CALI Lessons are best suited to interactive questions that engage and challenge students to learn and to think about the material.
One technique to account for different levels of student learning, different learning styles, and to provide more teaching opportunities, is to create branching questions. Branching questions also allow use of interactive questions to replicate the Socratic questioning style used in the law school classroom. Branching questions can appear at any point in a Lesson and make it more individualized for students. For example, branching questions can be used to address specific strengths and weaknesses that each student brings to the Lesson. Any one Lesson may contain one or more question models.
CALI has identified five models of question formats: (1) Nintendo-ing, (2) Expert mode; (3) Novice Mode; (4) Stick to your response; and (5) Fill out your knowledge/Remedial branch. All of these formats are useful in interactive materials.
A Lesson utilizing questions in a basic building block format is the most common, and the most linear, style of question. Here, regardless of the student's answer, the student progresses to the next question. CALI has dubbed this style of questioning "Nintendo-ing," since the student simply clicks through the Lesson in a linear manner. This question style is very useful for review material, or places where we want to drill students on their understanding of concepts underlying any issue.
In the "Expert" mode questions are still presented in a linear fashion. However, when students answer a particular question correctly, they skip ahead in the Lesson. Thus, students who correctly answer a "threshold" question about the material are not bored by a review of the initial concepts or basic materials. Instead, they can move directly to the more challenging questions. Consequently, in "Expert" mode students' progress can be individualized to match their skills and understanding of the material. Moreover, based on the method of naming pages, students do not necessarily know that they have skipped ahead, or conversely been taken the slow route through the Lesson. This style also allows for the student to have a different experience with the Lesson the second or third time he works through the material.
As you can see, this style of questioning can be used to replicate the style of teaching you might use in the classroom. In a typical classroom you might ask students a question to gage their general understanding of the material. Based on the class' response you will either move forward with the material (the "Expert" mode) or re-examine some of the more basic material.
The "Novice" mode is related in theory and structure to the "Expert" mode. Here too students move through the Lesson in an individualized fashion. In contrast to the "Expert" mode though, students who answer a threshold question incorrectly are directed to a remedial branch where the exact root of their misunderstanding or their deficiencies can be explored. For example, suppose students have a common misconception about joint tenancy. A question in the Lesson can ask them about this topic. Students answering with the common misconception can be directed to a tutorial designed to correct their mistaken understanding. Students who understand the misconception and answer the question correctly progress through the Lesson without having to do any of the extra questions. And, as with any other question model, based on the method of naming pages, students may not know that they have been diverted to refresher or more basic material.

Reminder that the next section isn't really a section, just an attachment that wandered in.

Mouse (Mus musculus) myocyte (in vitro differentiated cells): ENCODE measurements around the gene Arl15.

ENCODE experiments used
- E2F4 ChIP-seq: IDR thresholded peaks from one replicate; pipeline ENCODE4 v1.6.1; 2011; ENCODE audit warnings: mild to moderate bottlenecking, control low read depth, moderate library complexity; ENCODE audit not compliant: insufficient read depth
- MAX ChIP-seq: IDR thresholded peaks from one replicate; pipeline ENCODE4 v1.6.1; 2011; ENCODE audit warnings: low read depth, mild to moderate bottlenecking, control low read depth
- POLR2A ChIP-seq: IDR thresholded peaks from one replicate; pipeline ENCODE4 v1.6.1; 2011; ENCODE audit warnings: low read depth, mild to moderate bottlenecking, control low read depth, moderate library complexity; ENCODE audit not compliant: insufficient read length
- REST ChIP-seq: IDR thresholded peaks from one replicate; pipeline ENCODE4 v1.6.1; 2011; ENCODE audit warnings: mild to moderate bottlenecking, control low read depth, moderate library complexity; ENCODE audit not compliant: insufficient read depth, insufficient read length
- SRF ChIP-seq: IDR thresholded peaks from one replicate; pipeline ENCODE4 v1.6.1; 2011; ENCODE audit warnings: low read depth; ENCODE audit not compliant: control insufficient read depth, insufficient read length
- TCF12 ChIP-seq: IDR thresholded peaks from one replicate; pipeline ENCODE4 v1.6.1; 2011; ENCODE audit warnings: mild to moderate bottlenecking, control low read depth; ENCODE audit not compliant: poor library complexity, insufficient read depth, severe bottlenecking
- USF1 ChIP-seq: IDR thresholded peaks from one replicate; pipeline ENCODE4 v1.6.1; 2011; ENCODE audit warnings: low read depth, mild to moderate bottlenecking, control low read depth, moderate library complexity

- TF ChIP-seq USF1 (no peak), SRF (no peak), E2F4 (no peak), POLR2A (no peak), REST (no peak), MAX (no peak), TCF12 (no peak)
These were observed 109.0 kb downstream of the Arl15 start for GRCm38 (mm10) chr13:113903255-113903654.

"Stick to your response" emulates a technique faculty often use in the classroom of introducing possibly conflicting material, or additional facts, into students' analysis. In this question model a student who selects the correct response to the question will branch to an additional line of questioning that can inquire whether the student took factor 'X' into consideration when selecting his answer. As a result, a student's response can be challenged and analyzed. Here too, faculty can address misconceptions, gray areas of the law, or weaknesses in students' analysis. Finally, like any of the other question models, "Stick to your response" can be combined with other question formats. For example, students who select the correct response would branch to a series of questions that are directed to a higher level of analysis and that explore a more difficult concept. In contrast, students who select the wrong response would branch to a series of "Remedial" questions designed to reinforce the underlying theories and basic concepts of the problem.
The final question model combines features of the previous four models and adds something new. Like the "Novice" mode, students who answer incorrectly branch to a series of questions designed to work on their fundamental knowledge of the material. And while students giving the correct answer branch to a series of questions like the "stick to your response" model, here students are not pressed to defend their response. Instead, the student's knowledge and understanding is expanded by questions that delve deeper into the material.